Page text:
Carlisle was so excited by the prospect of meeting two of her show business heroes that she began running toward them. But she tripped over an electrical cable and, she later wrote, “fell flat at Moss’ feet.”

Their marriage would not come until a decade later, after they were reintroduced.

Cicely Tyson, left, Barbara Walters, Tina Brown and Kitty Carlisle Hart were honored at the Women of Achievement Awards gala in 1993.

Cicely Tyson, left, Barbara Walters, Tina Brown and Kitty Carlisle Hart were honored at the Women of Achievement Awards gala in 1993.

(AP Photo)

Carlisle’s stab at Hollywood stardom was cut short. After completing “A Night at the Opera,” Paramount bought out the remainder of her contract, and she moved back to New York.

She returned to Hollywood briefly in the ‘40s, appearing opposite Allan Jones in Universal’s 1943 musical “Larceny With Music” and appearing as herself in the star-filled 1944 Warner Bros. musical comedy “Hollywood Canteen.”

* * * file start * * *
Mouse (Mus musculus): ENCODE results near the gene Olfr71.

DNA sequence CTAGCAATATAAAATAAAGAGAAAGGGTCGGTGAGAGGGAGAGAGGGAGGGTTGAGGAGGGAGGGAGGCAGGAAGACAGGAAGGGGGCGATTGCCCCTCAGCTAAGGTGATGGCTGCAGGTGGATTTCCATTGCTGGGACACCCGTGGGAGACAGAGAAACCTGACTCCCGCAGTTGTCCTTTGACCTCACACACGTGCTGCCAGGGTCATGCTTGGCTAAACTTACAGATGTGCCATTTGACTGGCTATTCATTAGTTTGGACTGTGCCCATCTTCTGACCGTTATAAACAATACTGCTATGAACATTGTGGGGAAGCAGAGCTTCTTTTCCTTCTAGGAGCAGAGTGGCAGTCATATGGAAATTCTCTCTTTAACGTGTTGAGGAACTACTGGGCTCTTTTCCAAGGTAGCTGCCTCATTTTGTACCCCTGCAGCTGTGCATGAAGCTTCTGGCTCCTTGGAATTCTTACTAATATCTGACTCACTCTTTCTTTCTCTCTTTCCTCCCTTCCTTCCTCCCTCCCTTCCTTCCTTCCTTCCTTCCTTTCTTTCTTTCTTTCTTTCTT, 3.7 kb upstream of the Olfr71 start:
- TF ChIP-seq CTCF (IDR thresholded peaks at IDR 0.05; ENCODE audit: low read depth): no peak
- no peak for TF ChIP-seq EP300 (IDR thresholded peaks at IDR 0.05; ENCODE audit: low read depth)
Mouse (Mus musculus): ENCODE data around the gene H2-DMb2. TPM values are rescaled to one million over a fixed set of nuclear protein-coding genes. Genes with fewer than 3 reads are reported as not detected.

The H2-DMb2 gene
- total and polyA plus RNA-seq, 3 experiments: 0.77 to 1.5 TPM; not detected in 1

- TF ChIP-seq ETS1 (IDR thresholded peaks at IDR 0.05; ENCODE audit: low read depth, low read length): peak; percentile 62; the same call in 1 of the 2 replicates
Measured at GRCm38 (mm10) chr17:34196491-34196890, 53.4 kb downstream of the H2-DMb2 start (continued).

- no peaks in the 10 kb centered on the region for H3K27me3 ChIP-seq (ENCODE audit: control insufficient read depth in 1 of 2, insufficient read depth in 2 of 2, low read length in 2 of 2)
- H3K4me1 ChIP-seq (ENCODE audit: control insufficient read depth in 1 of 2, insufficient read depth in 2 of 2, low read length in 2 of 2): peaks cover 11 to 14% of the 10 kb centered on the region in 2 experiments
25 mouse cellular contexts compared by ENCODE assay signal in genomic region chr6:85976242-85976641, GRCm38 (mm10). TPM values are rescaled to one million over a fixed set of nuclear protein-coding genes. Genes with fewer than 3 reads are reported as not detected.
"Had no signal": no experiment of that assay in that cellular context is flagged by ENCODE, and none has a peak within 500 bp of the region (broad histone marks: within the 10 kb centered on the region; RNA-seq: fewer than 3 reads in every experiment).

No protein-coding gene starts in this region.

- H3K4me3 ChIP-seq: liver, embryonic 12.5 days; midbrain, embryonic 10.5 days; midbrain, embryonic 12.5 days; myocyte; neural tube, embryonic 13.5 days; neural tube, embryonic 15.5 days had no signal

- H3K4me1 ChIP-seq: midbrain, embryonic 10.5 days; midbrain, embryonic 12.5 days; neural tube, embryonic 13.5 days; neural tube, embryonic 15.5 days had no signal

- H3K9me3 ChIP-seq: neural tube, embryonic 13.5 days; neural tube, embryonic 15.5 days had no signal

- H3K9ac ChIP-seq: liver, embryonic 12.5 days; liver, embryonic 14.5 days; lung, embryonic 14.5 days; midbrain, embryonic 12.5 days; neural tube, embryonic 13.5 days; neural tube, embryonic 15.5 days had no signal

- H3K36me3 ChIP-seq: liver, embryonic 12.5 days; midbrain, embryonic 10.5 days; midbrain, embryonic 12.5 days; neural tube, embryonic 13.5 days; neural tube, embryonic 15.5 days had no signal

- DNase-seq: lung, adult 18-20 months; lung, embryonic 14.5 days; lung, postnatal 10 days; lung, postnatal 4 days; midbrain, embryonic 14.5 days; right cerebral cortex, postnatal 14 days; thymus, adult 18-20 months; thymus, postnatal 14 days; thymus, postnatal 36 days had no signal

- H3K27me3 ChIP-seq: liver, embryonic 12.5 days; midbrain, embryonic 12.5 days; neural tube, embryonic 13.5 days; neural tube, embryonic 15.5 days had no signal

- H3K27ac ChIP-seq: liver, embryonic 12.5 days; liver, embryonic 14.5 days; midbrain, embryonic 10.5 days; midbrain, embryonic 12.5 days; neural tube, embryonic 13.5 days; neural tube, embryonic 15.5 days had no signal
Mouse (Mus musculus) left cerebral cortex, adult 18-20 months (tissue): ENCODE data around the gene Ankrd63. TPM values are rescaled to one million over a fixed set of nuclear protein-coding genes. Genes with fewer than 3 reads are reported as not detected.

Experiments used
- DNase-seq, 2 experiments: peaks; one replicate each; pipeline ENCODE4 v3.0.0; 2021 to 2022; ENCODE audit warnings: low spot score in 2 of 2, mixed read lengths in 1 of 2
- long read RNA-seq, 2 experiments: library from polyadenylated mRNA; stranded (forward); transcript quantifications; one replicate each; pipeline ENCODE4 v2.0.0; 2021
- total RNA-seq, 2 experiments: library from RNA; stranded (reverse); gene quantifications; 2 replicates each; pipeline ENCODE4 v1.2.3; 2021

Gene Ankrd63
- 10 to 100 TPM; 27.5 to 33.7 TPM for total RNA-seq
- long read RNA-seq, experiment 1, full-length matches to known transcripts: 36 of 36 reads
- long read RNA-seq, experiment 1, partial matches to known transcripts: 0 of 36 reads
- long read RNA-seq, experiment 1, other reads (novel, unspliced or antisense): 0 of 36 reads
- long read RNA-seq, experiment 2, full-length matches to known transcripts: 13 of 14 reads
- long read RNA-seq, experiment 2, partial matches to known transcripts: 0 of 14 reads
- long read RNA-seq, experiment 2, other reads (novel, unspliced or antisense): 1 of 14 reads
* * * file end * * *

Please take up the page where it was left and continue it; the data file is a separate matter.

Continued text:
She spent the late ‘30s and early ‘40s appearing in various operettas and summer theater productions and singing in Manhattan supper clubs.

Then, in 1946, she married Hart. It was the first marriage for both.

“I was terribly unhappy before I got married,” Carlisle told the Washington Post in 1988. “I was getting older. And I had no children. My career was mostly in a downswing.”

She considered Hart “a genius, and therefore his career was much more important than mine,” she told the Post. “He took me to rehearsals. He consulted me on casting -- not that he ever took my advice.... I never felt left out.”

They had two children, Catherine and Christopher. Catherine, a doctor, and Christopher, a director, writer and producer, survive her, along with three grandchildren.

Carlisle once described the death of her husband as “the only real tragedy of my life.” She never remarried.

In the ensuing years, she became a passionate advocate for the arts, serving as vice chairwoman of the New York State Council on the Arts from 1971 to 1976, when Gov. Hugh Carey appointed her chairwoman, a job she held for 20 years.

Over the decades, Carlisle continued to perform occasionally on stage, most notably in “Die Fledermaus” at New York City’s Metropolitan Opera during the 1966-67 season; and she cropped up in an occasional movie, including Woody Allen’s “Radio Days.”

In 2002, at 91, she was still performing around the country in her one-woman show, “My Life on the Wicked Stage,” featuring songs and anecdotes about the American musical theater. It grew out of material she had developed in 1996 for a talk on the subject at the Metropolitan Museum of Art.

She was still performing until late last year.

Services are pending.